And: No, contrary to what the industrialists want to tell you, humans won't become lazy slobs when they aren't forced into slave labor. It has been shown, time and time again, that people need that freedom to create something really great, and historically, artists and inventors thrived when there was such a space.

You're assuming people are dumbasses that can't strive for higher things if they have the freedom and resources. They aren't. Most people just grew up to assume being stupid is cool and that they could feel entitled to get everything pre-chewed and wrapped in 10 miles of idiot padding. They can do much more, if they have to or want to.

Also, if you ever tried those translations systems, you'll know that it's not a low-level job at all, and it will still take a long time, before we don't need human translators anymore. If somebody has a business deal of any importance, you can bet your ass, that he won't risk losing it because he was too cheap to get a real human translator.

Conclusion: Don't be so passive! You're not a machine that gets used and thrown away by companies at will. You have your own will. (Or at least you should.) Do something great with it! Be an individual! Otherwise, are you even really alive?

Re:"Cut Costs" (1)

Anne_Nonymous (313852) | about 2 years ago | (#41729869)

>> The goal here is, to free humanity from primitive low-level jobs, so that they can concentrate on cool and interesting challenges.

The world needs ditch diggers too, Danny.

Re:"Cut Costs" (1)

IgnoramusMaximus (692000) | about 2 years ago | (#41730781)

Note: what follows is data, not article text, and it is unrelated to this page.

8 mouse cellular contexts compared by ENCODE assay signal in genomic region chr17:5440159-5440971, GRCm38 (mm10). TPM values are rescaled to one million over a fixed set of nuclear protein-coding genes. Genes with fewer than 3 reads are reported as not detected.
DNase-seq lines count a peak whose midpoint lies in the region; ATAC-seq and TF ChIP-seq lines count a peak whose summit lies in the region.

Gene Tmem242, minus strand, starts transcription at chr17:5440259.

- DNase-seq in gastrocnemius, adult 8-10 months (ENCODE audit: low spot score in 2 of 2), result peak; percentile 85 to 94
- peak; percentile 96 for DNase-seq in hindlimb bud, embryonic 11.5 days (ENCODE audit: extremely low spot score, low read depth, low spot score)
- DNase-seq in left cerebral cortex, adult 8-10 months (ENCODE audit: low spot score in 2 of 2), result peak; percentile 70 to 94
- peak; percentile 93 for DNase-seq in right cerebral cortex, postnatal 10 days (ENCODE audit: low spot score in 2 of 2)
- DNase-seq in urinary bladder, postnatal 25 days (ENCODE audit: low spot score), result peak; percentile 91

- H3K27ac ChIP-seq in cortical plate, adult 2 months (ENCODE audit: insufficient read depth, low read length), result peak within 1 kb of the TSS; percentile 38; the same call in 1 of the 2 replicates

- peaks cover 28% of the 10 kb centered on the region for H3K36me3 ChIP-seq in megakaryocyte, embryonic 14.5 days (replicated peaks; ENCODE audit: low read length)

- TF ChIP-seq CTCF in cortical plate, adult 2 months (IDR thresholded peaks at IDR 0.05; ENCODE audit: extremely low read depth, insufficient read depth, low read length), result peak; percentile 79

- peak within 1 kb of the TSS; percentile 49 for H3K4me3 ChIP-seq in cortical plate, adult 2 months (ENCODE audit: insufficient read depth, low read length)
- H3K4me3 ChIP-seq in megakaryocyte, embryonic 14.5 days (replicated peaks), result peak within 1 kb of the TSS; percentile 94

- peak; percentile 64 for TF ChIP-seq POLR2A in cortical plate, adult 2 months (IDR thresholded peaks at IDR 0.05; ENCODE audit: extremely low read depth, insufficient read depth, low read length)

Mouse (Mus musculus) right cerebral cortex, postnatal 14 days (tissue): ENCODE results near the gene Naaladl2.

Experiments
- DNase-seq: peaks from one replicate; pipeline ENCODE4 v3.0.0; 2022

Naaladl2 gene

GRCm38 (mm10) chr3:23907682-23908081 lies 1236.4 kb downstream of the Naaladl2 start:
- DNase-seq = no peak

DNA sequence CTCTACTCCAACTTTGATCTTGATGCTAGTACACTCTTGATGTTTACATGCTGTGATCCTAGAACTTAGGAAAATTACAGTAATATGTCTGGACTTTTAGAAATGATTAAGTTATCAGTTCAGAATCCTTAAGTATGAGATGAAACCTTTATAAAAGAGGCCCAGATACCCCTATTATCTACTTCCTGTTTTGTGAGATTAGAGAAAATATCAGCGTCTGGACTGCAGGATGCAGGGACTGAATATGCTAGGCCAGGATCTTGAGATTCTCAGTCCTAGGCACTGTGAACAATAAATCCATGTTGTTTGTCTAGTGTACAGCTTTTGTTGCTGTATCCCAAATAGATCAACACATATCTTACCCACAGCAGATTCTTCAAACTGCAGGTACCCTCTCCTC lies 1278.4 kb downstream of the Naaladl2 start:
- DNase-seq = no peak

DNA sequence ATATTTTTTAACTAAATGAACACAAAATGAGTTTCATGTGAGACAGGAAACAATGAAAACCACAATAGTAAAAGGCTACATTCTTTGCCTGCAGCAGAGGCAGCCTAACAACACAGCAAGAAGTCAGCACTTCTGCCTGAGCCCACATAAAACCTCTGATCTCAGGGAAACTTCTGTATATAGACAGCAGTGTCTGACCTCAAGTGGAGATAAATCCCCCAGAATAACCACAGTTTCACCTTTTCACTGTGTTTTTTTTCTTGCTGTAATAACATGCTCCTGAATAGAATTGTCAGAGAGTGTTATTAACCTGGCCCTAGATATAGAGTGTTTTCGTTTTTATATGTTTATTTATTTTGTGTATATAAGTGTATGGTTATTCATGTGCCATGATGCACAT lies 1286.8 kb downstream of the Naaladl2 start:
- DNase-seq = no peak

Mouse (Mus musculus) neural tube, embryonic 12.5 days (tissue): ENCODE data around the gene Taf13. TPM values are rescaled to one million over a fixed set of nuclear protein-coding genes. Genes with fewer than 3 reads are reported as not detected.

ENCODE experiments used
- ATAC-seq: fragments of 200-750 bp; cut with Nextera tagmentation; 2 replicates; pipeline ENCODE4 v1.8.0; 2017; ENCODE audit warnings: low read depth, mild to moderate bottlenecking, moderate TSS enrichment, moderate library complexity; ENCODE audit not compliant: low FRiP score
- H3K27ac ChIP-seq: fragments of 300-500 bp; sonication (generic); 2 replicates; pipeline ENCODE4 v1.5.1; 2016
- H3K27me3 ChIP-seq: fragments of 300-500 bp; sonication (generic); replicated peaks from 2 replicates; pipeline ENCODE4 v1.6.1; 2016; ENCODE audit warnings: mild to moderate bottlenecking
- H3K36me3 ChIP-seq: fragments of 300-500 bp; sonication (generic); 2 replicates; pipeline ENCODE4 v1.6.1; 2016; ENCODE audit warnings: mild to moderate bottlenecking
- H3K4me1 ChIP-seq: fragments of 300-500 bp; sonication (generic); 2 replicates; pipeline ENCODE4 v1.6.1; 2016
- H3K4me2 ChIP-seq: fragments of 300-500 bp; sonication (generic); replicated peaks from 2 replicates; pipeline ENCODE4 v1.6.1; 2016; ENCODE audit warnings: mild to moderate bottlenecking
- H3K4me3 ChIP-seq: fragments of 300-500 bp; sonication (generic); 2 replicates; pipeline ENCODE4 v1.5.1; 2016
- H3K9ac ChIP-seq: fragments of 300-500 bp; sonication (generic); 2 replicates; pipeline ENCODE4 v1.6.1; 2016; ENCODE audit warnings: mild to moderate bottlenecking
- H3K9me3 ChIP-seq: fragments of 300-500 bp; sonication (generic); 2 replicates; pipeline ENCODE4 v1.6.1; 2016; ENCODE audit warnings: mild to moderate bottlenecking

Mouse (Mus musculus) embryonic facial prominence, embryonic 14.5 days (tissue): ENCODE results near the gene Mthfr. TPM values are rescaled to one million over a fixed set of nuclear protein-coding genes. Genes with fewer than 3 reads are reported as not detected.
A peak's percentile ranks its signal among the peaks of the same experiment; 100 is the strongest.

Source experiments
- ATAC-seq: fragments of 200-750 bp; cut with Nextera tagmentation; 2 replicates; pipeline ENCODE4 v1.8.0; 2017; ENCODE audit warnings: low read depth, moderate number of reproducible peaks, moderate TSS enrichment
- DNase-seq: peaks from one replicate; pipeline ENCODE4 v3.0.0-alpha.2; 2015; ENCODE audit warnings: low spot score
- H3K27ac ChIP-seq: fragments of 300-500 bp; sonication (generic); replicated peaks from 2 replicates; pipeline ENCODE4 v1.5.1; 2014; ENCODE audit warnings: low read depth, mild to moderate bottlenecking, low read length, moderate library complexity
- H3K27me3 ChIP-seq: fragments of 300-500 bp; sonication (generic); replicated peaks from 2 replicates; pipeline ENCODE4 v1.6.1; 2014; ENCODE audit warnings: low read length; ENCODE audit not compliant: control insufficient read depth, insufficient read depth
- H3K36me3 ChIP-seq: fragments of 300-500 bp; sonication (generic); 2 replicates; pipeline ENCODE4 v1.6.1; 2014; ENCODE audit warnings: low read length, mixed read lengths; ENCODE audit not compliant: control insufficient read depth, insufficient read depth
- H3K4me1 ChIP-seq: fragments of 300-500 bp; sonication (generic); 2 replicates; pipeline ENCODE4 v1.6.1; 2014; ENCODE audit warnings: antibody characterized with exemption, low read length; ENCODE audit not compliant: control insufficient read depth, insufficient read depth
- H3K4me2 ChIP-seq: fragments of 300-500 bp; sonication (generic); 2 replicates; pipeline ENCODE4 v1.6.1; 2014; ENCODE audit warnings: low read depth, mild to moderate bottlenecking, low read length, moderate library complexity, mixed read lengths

The goal here is, to free humanity from primitive low-level jobs, so that they can concentrate on cool and interesting challenges.

Like diving through dumpsters for your next meal....

Newsflash:

a) the opportunities for truly "cool and interesting challenges" - as opposed to desperate rat-races with ever exponentially increasing demands for "education" and "retraining" and ever exponentially diminishing returns disguised as "challenges" - are orders of magnitude less than the population size. Only those who wish to establish a slavery system based on stratification of the society into "thinkers" and "the rabble" where the gap between the two is unbridgeable (say 40 years of "education" and minimum 12 PhD titles to get your first paying job) are trying to pretend otherwise .

b) most people are unable to deal with, unwilling to and uninterested in "interesting challenges" because these "interesting challenges" usually disrupt their lives beyond repaior and destroy their families,

c) many of those who can deal with these "challenges" when forced to do so find them far less "interesting" and find their lives becoming miserable, unhappy and begin to question the point of this whole societal exercise that trades simple, boring but secure and predictable lives for chaotic, psychotic, insecure, stressful, hand-to-mouth existence in a sadistic competition to meet "interesting challenges" or perish.

And so on.

Your position is that of a corporate shill who tries to pretend that the so-called "progress" (as long as accompanied by vast wealth increases for very few "right people") is self-justifying and that any social cost is acceptable, especially when the cost is placed on the backs of everyone but those select few.